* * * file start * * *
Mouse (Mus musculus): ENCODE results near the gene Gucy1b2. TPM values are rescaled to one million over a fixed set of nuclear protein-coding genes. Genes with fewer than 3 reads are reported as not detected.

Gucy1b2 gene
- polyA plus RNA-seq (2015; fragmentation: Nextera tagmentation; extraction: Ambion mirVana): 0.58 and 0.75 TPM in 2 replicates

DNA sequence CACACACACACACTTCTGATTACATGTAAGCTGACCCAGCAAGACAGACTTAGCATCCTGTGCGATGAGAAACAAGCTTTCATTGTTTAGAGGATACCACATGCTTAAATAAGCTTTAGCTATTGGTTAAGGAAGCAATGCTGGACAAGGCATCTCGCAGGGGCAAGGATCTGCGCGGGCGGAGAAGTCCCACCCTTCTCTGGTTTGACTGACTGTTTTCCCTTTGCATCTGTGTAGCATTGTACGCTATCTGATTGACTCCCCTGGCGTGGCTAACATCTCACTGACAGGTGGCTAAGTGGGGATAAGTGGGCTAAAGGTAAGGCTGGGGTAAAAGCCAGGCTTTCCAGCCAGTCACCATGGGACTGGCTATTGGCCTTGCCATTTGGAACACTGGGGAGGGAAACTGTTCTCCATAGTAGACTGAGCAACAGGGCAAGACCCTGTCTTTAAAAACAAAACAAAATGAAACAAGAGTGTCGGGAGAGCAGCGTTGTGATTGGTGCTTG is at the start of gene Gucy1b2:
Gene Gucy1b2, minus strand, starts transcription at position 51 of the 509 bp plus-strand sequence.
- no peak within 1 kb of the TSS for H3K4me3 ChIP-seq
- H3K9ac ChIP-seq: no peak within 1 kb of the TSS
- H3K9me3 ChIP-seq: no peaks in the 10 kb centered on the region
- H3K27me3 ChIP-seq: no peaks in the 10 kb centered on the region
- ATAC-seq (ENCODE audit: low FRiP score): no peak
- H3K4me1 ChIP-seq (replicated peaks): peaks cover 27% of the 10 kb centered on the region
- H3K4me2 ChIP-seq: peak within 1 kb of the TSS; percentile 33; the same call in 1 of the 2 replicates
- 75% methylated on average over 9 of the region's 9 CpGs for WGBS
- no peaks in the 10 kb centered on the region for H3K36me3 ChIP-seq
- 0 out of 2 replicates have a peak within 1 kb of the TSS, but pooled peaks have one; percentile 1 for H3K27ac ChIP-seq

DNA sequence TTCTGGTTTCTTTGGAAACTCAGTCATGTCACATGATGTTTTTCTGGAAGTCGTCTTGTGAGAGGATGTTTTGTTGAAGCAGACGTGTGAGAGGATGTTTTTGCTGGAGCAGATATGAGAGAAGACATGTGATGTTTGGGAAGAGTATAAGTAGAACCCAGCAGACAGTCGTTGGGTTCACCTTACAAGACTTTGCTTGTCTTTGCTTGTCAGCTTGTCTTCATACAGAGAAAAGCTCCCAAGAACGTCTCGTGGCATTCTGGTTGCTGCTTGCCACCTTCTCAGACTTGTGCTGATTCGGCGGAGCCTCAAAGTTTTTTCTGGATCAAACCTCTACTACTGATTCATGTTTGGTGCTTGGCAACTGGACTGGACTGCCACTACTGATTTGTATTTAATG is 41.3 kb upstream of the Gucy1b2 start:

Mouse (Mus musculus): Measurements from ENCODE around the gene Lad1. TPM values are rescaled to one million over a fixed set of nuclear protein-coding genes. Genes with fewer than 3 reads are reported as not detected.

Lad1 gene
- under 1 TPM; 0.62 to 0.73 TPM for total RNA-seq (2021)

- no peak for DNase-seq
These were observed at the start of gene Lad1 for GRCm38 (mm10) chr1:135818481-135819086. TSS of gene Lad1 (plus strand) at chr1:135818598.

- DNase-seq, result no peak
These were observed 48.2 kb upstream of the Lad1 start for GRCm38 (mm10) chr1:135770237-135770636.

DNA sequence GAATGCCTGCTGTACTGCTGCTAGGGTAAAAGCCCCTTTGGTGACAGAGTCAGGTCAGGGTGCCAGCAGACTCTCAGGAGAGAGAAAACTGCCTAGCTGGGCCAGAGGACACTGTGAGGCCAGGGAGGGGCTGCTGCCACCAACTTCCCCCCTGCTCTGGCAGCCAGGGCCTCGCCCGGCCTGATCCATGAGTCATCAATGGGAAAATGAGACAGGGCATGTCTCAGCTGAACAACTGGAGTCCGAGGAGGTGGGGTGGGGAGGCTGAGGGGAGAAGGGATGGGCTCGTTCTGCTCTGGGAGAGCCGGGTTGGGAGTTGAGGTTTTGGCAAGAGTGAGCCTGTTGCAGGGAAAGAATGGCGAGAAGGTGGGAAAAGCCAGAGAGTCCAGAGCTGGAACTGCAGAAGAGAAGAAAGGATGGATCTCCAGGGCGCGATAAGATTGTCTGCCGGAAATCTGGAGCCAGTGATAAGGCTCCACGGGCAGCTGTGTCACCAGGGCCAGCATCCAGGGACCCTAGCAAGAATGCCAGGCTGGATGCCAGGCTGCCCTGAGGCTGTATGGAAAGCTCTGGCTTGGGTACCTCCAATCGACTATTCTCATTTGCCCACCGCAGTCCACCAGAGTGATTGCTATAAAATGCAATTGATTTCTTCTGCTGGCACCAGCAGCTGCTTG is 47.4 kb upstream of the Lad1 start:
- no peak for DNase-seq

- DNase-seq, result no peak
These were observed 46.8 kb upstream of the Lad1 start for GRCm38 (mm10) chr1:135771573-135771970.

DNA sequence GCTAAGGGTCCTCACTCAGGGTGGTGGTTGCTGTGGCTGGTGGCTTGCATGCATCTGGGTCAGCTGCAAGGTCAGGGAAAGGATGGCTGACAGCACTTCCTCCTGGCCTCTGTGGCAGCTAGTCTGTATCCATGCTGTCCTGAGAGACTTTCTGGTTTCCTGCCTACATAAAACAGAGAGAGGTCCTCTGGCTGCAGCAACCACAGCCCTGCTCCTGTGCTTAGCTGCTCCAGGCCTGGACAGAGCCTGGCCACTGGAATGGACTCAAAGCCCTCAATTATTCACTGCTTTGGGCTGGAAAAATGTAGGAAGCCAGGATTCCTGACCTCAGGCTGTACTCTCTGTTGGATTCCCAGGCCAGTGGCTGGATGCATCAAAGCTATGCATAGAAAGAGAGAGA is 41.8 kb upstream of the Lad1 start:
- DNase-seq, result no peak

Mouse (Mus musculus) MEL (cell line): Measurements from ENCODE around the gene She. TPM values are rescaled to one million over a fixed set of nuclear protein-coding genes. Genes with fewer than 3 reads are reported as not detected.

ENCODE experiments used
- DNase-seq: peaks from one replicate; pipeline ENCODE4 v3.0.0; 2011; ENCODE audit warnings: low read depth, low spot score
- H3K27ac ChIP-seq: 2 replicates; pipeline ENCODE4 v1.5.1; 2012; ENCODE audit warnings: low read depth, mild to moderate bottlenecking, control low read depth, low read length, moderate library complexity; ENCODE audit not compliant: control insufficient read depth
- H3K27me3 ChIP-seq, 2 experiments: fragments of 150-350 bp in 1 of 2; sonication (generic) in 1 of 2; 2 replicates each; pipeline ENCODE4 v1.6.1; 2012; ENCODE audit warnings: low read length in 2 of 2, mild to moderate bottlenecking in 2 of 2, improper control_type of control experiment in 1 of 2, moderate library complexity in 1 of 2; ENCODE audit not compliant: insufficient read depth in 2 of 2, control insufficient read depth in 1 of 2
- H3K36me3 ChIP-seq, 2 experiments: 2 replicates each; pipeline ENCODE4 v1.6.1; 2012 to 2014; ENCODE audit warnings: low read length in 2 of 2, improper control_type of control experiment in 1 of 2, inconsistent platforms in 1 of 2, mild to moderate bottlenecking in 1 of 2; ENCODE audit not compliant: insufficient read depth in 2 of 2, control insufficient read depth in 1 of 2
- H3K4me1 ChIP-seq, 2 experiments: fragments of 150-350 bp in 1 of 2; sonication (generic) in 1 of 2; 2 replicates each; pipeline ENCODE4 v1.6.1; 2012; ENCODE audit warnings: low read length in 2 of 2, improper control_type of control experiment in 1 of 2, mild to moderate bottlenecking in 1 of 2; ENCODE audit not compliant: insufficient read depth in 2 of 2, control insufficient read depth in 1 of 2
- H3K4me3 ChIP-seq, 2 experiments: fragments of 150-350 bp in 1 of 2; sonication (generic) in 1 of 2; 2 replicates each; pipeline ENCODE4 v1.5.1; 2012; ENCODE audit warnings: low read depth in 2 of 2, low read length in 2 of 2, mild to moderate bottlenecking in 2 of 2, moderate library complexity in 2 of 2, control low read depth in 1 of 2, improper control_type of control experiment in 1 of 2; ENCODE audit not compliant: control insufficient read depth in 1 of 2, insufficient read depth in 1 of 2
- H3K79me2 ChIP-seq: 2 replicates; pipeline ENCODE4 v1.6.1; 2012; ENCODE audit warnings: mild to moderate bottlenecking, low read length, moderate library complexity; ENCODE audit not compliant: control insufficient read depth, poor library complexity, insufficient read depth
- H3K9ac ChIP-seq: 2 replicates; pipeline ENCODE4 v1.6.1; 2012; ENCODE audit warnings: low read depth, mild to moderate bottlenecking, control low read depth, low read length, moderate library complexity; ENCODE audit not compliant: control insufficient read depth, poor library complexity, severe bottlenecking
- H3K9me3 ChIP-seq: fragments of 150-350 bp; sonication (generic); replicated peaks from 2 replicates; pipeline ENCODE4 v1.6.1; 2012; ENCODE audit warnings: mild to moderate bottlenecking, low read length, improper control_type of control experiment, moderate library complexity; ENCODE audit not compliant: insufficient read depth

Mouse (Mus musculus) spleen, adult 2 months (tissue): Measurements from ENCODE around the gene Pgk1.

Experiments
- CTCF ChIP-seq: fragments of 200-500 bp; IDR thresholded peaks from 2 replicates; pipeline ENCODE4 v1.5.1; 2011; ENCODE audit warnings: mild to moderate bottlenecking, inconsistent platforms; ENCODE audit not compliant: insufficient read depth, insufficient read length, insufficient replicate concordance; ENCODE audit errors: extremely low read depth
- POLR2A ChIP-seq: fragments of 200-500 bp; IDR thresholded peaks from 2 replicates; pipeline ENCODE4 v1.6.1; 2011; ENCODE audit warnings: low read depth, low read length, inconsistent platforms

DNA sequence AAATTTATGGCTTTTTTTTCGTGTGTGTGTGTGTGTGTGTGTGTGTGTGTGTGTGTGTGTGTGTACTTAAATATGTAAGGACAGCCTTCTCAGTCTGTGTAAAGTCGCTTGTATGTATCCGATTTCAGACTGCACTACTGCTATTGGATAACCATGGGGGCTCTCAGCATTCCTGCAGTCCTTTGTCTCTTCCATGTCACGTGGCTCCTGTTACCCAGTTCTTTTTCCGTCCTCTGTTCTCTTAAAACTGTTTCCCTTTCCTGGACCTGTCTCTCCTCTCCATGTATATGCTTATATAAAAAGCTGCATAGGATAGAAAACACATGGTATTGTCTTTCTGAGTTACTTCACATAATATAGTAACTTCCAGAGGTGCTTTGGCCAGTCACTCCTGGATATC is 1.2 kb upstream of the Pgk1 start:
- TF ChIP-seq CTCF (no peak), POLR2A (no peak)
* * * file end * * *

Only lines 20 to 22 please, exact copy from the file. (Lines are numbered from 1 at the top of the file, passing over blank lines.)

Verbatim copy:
- no peak for DNase-seq
These were observed at the start of gene Lad1 for GRCm38 (mm10) chr1:135818481-135819086. TSS of gene Lad1 (plus strand) at chr1:135818598.

- DNase-seq, result no peak